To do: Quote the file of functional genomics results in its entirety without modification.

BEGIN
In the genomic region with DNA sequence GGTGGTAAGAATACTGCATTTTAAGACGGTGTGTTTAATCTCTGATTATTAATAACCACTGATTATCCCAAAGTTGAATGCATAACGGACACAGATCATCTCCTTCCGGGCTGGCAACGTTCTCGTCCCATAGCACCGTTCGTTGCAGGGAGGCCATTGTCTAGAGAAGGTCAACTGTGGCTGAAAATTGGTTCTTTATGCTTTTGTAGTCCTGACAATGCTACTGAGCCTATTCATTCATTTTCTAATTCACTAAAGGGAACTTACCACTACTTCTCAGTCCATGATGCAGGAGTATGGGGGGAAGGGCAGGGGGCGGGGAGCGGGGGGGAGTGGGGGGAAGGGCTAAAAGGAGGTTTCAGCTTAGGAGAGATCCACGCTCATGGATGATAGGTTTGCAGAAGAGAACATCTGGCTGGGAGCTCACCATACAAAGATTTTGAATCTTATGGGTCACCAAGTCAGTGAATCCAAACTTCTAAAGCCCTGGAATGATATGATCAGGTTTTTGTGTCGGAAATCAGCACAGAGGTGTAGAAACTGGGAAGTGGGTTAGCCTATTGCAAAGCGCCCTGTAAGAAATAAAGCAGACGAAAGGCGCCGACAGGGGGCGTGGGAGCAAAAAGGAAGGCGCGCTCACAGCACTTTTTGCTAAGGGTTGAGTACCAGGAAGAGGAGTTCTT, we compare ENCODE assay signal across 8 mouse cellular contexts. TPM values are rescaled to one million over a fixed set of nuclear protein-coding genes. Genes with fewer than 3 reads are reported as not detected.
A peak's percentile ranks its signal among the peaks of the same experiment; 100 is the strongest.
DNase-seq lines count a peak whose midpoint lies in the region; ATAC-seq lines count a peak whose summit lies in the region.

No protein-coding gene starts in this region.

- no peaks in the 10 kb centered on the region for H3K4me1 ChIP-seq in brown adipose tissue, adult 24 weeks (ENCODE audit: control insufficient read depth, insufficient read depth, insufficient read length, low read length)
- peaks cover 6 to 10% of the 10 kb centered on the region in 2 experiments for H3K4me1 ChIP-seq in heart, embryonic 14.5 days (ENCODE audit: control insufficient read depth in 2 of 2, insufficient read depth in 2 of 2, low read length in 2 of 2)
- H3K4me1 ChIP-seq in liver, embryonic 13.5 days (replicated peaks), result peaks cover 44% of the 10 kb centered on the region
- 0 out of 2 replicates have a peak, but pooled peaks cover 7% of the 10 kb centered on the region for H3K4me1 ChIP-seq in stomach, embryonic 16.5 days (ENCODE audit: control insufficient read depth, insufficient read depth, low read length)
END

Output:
In the genomic region with DNA sequence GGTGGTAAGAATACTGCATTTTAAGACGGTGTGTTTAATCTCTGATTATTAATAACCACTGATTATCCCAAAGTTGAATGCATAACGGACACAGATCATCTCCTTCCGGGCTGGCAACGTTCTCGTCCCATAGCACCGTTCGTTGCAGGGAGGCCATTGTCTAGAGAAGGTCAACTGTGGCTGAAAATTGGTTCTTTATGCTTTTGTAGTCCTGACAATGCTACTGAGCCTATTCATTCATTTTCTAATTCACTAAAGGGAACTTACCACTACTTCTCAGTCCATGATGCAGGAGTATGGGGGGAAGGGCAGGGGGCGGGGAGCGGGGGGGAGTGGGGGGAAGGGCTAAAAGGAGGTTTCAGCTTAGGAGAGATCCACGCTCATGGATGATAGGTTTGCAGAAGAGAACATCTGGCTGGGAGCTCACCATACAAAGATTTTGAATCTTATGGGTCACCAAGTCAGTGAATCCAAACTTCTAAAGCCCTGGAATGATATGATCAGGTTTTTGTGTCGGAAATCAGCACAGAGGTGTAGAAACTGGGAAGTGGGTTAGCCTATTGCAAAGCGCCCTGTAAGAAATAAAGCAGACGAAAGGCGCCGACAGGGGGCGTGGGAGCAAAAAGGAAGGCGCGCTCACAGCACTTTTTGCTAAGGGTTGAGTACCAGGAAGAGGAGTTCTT, we compare ENCODE assay signal across 8 mouse cellular contexts. TPM values are rescaled to one million over a fixed set of nuclear protein-coding genes. Genes with fewer than 3 reads are reported as not detected.
A peak's percentile ranks its signal among the peaks of the same experiment; 100 is the strongest.
DNase-seq lines count a peak whose midpoint lies in the region; ATAC-seq lines count a peak whose summit lies in the region.

No protein-coding gene starts in this region.

- no peaks in the 10 kb centered on the region for H3K4me1 ChIP-seq in brown adipose tissue, adult 24 weeks (ENCODE audit: control insufficient read depth, insufficient read depth, insufficient read length, low read length)
- peaks cover 6 to 10% of the 10 kb centered on the region in 2 experiments for H3K4me1 ChIP-seq in heart, embryonic 14.5 days (ENCODE audit: control insufficient read depth in 2 of 2, insufficient read depth in 2 of 2, low read length in 2 of 2)
- H3K4me1 ChIP-seq in liver, embryonic 13.5 days (replicated peaks), result peaks cover 44% of the 10 kb centered on the region
- 0 out of 2 replicates have a peak, but pooled peaks cover 7% of the 10 kb centered on the region for H3K4me1 ChIP-seq in stomach, embryonic 16.5 days (ENCODE audit: control insufficient read depth, insufficient read depth, low read length)